What is in Chinese Herbal Remedies?

We get this question a lot: “What’s in this Chinese herbs formula?” This a very common and very fair question I get when prescribing people herbal formulas. I suppose I can tell them the different herbs that are in there, but I think for the most part, that’s not what the modern Western patient means when they ask that question.

We Know Herbs Work, But Some Questions Remain

People are used to using Western pharmaceuticals and being told exactly how much of which biochemical compounds are in each dose. But when it comes to biochemically active substances in herbal remedies, the complete answer is not known. A lot of work is being put into finding out the active chemicals in each of these herbs. But this is a newer scientific endeavor, and as it stands currently, a lot of questions remain unanswered.

The Proof is in the Clinical Outcomes

Understandably in the pre-modern age, this project could not even begin to be attempted. And over the centuries of knowing that these formulas worked, it became less and less important how they worked from a modern Western scientific standpoint. Yes they knew how it worked, but as with many things in Chinese medicine, only in the language of the metaphorical system. This is lackluster to a 21st century pharmacist, though. But, in the grand scheme, how big of a problem is that? Especially if one considers the numerous clinical outcome studies beginning to come out that prove that they do work.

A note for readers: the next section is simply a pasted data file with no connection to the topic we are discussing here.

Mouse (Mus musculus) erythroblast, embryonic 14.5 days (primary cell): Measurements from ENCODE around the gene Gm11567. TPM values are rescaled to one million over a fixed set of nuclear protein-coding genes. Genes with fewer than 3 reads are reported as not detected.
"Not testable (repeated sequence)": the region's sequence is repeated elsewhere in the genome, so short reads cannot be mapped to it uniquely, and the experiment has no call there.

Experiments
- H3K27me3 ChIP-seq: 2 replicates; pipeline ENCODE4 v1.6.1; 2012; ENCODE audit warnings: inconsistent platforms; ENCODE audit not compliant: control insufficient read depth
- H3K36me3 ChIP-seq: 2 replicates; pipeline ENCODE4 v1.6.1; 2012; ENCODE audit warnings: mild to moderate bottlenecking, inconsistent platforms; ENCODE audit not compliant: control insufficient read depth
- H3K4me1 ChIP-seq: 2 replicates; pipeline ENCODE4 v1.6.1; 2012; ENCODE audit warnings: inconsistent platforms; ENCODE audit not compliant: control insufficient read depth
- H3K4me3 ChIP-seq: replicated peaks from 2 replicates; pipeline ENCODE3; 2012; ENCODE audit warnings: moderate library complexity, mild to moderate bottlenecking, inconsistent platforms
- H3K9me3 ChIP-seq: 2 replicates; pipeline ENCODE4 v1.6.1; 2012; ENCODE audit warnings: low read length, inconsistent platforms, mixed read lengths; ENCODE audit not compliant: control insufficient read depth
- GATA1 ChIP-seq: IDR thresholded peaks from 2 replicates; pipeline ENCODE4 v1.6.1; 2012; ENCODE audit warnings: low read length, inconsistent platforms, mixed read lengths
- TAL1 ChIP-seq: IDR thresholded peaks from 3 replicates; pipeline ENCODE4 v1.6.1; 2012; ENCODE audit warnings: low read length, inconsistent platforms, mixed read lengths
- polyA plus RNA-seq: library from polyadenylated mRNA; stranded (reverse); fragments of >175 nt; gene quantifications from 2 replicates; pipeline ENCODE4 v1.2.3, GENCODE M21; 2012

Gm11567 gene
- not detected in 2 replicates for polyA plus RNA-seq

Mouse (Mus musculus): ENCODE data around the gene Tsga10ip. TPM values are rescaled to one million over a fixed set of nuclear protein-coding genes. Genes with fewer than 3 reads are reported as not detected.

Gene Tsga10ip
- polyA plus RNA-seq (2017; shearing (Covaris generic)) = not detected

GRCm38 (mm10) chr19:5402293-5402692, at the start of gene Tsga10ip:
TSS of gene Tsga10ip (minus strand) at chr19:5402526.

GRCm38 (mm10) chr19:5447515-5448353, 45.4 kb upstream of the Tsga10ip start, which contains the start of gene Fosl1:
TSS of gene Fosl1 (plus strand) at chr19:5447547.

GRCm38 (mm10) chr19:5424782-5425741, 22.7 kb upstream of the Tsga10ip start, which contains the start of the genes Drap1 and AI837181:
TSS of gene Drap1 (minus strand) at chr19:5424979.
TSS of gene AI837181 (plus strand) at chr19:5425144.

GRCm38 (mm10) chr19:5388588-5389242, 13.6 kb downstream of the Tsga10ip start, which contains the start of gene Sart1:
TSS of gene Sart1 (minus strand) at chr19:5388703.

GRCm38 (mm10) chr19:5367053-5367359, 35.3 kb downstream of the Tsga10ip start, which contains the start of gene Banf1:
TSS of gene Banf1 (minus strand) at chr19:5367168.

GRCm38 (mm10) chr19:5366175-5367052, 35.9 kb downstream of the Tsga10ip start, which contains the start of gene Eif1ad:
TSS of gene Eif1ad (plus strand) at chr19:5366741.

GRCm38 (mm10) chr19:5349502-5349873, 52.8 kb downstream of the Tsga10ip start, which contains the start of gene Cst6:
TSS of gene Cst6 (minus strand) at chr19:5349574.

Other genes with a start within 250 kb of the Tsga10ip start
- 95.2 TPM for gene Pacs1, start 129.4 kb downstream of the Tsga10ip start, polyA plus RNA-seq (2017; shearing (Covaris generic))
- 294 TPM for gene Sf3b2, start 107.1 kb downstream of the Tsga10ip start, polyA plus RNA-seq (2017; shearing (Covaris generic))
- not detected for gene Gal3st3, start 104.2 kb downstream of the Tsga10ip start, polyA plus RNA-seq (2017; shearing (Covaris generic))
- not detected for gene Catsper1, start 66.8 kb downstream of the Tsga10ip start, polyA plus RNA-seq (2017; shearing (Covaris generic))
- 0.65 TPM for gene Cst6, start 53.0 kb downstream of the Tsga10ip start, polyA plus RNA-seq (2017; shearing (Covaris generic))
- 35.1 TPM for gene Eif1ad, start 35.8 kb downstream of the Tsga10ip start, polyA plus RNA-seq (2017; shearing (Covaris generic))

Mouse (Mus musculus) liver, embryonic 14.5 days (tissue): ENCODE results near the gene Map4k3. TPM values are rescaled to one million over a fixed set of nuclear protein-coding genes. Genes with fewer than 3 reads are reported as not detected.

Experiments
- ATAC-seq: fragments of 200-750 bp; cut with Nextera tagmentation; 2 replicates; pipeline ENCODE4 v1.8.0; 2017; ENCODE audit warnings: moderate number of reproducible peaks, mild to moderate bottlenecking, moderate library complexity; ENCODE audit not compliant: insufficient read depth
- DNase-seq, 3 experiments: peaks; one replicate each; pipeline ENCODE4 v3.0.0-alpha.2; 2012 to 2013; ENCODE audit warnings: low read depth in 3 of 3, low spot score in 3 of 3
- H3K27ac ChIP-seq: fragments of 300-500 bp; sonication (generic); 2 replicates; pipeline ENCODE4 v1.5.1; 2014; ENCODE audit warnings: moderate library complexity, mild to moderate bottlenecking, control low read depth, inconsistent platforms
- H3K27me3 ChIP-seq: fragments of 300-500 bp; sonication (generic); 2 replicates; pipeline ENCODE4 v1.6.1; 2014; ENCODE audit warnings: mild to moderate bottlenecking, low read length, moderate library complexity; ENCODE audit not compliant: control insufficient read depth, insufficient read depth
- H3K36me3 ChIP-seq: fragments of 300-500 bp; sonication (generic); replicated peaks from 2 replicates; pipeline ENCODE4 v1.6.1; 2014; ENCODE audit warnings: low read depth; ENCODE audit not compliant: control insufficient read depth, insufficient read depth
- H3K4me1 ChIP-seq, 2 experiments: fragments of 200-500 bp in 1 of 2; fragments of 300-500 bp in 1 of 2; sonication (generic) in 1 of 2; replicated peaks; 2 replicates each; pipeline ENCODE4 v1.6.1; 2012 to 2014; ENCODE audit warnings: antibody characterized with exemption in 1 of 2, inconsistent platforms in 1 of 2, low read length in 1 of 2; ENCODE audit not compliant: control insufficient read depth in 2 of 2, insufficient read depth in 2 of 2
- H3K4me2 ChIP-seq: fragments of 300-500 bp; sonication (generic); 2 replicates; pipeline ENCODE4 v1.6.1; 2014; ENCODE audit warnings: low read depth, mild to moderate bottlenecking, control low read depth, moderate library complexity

A Millennia of Results

Well, think of it this way: Even if it is eventually possible to determine what substances are in the Chinese herb Ren Shen (also known as ginseng), what each of those substances do, which of them combined with substances in other herbs gives the desired therapeutic effect, and how to isolate these target compounds and create them and properly dose them in a laboratory setting for mass production and distribution … why not forego all of these costly, time-consuming steps and just use the cultivated herb as has been in dramatically effective use for literally millennia?

We Combine the Best of What is Effective

At Yi Guan Acupuncture and Chinese Herbalism, we say: work smarter not harder. Use what works, old or new, East or West. Contact us to schedule an appointment and learn more about how Chinese herbs can help you.


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Dr. Dan Perez is both a Western-trained physician and a graduate of the AOMA Graduate School of Integrative Medicine. Based in Austin, Texas, AOMA is recognized as one of the leading schools in Chinese Medicine. Being both an expert in Western medicine and Chinese medicine, Dr. Perez offers his patients natural, minimally invasive and integrative medical options for treating a variety of chronic medical conditions. If you would like to know more about how Dr. Perez can help with your health and well being, contact him today. You can contact Dr. Perez at his office, located just off of Bee Cave Road in northwest Austin (near Lakeway), for more information or to book an appointment.